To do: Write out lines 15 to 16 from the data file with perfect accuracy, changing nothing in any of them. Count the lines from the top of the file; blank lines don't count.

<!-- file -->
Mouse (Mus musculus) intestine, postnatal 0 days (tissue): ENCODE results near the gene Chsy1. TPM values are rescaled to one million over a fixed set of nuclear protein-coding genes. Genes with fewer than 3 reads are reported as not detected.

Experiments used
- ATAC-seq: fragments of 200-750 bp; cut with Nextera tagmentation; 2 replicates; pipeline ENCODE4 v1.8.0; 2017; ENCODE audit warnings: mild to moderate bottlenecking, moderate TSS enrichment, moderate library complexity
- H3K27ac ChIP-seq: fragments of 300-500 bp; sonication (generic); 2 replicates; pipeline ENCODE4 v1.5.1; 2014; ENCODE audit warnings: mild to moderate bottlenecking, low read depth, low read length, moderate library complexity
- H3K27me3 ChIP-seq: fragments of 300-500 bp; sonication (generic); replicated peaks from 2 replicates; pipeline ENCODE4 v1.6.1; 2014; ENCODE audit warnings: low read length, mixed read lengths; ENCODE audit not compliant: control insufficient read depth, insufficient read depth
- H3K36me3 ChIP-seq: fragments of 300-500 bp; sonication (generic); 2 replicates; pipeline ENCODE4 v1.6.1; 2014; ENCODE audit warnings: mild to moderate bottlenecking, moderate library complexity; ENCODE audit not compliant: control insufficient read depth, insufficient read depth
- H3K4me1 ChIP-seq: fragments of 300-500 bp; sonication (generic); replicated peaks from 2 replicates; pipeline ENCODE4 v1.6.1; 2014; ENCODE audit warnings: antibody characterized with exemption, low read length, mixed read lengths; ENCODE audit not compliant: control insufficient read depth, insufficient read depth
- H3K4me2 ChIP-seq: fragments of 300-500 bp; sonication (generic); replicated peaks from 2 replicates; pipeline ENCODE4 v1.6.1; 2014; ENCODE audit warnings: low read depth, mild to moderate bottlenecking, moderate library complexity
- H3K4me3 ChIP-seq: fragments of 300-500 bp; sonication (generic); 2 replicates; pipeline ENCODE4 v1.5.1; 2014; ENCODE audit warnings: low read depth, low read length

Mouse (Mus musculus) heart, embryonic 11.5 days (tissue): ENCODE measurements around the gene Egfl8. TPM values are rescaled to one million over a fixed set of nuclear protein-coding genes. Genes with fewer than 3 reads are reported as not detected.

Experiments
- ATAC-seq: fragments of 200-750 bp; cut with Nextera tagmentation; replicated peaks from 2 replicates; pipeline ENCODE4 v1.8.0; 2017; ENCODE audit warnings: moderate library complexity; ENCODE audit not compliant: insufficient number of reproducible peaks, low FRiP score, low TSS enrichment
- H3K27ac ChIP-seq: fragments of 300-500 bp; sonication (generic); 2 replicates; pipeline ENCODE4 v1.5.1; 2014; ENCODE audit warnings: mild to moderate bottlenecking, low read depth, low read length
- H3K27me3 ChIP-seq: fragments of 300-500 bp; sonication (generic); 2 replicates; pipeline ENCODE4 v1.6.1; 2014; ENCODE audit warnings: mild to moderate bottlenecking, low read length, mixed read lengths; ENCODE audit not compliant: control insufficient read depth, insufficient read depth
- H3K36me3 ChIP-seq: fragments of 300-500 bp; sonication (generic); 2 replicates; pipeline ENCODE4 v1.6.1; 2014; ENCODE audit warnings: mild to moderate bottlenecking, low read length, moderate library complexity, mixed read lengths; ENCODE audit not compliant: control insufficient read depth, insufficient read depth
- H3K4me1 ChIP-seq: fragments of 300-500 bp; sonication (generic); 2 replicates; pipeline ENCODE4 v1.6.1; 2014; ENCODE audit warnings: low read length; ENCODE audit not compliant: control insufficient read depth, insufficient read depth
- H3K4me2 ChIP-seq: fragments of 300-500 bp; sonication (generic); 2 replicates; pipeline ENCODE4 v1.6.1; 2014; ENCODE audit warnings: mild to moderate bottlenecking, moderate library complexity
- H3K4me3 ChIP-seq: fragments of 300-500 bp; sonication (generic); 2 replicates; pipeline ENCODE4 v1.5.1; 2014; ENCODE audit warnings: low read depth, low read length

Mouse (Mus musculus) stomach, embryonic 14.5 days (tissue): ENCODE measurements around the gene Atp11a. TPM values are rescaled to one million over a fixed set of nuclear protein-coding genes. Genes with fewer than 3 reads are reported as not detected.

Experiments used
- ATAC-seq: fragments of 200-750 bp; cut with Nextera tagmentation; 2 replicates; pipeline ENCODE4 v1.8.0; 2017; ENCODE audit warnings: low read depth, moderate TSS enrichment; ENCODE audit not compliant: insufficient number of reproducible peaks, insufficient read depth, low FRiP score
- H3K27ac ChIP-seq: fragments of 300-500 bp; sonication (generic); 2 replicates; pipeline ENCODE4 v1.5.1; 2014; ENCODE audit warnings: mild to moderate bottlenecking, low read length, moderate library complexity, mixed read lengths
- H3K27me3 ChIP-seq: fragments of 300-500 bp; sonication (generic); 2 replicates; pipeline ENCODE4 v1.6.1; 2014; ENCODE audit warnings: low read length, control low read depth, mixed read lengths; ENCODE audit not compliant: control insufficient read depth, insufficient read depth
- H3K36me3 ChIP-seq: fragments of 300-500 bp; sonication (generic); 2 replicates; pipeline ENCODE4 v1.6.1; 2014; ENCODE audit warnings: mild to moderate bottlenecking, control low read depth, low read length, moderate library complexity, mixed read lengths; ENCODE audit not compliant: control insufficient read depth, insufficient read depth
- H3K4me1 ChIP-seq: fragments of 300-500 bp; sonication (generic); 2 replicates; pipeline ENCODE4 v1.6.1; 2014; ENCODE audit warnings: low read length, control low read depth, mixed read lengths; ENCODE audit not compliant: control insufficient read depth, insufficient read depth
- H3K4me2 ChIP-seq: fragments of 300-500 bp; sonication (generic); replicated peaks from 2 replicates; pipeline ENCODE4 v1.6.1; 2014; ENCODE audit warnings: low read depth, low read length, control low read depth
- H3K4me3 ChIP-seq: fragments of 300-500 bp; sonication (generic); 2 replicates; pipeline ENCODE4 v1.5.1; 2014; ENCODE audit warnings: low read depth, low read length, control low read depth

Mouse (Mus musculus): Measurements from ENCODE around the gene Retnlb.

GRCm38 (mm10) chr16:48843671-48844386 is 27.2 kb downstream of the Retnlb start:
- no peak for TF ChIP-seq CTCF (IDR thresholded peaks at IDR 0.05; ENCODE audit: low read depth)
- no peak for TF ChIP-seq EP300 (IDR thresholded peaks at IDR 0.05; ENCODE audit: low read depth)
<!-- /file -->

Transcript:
- H3K36me3 ChIP-seq: fragments of 300-500 bp; sonication (generic); 2 replicates; pipeline ENCODE4 v1.6.1; 2014; ENCODE audit warnings: mild to moderate bottlenecking, low read length, moderate library complexity, mixed read lengths; ENCODE audit not compliant: control insufficient read depth, insufficient read depth
- H3K4me1 ChIP-seq: fragments of 300-500 bp; sonication (generic); 2 replicates; pipeline ENCODE4 v1.6.1; 2014; ENCODE audit warnings: low read length; ENCODE audit not compliant: control insufficient read depth, insufficient read depth